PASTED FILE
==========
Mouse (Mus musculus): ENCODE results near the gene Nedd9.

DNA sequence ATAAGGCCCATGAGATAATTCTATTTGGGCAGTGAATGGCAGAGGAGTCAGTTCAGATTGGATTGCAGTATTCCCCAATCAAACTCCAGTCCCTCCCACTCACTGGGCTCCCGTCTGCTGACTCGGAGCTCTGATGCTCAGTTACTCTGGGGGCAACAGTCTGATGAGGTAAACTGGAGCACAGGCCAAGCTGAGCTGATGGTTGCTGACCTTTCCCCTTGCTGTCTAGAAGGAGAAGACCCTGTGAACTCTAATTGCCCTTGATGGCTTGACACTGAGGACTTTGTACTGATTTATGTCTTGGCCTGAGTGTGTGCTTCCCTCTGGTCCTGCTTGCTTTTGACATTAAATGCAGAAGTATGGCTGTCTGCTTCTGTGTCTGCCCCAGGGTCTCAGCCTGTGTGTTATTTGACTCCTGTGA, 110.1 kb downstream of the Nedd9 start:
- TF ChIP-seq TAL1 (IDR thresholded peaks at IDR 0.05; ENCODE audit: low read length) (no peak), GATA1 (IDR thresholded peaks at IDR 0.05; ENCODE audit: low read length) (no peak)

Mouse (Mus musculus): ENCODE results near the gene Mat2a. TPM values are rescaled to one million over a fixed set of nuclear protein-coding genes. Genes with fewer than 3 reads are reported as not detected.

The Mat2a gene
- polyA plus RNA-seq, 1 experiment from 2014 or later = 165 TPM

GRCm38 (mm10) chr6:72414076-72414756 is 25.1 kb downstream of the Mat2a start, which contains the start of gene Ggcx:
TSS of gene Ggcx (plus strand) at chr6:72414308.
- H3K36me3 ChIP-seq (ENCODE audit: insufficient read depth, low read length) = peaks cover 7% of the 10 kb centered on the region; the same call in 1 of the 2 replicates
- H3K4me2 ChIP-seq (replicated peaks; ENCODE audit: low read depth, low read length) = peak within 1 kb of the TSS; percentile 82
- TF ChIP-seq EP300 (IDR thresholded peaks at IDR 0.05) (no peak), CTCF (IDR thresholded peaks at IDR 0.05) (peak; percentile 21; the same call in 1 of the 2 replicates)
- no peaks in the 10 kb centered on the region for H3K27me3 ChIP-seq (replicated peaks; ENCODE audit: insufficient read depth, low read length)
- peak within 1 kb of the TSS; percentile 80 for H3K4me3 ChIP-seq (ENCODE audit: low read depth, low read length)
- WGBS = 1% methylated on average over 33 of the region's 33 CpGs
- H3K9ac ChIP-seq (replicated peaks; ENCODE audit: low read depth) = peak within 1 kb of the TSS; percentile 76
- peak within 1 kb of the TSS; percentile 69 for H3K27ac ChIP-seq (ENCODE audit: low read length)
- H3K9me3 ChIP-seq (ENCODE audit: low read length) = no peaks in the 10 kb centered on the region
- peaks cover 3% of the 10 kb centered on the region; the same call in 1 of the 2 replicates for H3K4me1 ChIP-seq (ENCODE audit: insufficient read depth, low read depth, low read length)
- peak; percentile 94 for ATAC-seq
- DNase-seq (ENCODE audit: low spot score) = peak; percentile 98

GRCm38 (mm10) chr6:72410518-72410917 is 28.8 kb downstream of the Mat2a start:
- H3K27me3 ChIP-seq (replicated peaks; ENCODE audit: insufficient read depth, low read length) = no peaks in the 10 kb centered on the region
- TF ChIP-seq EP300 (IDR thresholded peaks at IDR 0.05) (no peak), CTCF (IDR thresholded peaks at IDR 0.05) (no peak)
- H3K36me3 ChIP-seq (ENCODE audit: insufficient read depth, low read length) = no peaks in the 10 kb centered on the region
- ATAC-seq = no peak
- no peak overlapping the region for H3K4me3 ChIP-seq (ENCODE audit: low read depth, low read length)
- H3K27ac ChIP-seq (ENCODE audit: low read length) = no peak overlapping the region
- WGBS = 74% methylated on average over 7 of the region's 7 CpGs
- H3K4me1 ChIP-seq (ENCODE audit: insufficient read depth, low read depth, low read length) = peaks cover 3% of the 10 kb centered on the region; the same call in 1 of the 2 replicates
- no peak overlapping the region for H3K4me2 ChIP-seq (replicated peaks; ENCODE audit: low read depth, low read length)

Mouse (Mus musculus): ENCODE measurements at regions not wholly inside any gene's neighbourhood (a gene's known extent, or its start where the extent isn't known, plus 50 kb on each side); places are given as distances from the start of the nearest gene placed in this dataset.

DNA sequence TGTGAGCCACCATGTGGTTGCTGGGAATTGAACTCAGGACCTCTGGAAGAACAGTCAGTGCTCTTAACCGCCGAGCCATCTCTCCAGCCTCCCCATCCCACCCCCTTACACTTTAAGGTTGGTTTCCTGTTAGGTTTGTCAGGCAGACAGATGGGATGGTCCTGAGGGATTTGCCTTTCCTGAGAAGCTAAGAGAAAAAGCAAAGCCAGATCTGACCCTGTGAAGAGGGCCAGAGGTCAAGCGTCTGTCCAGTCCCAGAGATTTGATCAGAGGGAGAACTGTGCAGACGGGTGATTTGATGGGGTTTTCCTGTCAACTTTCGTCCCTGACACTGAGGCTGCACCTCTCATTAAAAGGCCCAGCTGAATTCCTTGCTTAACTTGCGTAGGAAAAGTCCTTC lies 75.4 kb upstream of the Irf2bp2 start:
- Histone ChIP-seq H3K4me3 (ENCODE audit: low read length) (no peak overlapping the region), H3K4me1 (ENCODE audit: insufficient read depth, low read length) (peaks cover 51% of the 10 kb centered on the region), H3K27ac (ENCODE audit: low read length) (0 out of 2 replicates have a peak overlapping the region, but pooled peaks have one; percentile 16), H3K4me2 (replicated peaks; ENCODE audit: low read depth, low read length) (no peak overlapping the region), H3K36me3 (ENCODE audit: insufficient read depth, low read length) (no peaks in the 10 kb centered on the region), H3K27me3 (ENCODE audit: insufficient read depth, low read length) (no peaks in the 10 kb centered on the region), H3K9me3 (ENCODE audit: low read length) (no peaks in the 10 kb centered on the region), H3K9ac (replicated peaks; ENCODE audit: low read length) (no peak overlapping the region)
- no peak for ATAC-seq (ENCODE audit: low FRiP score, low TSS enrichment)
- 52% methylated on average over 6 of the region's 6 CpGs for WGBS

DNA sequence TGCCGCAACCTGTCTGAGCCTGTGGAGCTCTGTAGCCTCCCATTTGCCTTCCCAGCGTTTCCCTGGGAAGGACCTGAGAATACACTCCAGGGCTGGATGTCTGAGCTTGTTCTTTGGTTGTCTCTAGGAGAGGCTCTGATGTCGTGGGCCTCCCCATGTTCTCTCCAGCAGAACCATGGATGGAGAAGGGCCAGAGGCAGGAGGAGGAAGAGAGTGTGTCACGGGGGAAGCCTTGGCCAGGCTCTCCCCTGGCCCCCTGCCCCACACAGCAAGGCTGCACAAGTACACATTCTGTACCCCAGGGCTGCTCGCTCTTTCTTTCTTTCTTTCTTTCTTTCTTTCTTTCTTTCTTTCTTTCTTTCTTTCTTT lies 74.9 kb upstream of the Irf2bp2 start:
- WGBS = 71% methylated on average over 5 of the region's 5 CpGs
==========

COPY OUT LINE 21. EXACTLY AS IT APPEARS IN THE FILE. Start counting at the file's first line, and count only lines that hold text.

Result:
GRCm38 (mm10) chr6:72410518-72410917 is 28.8 kb downstream of the Mat2a start: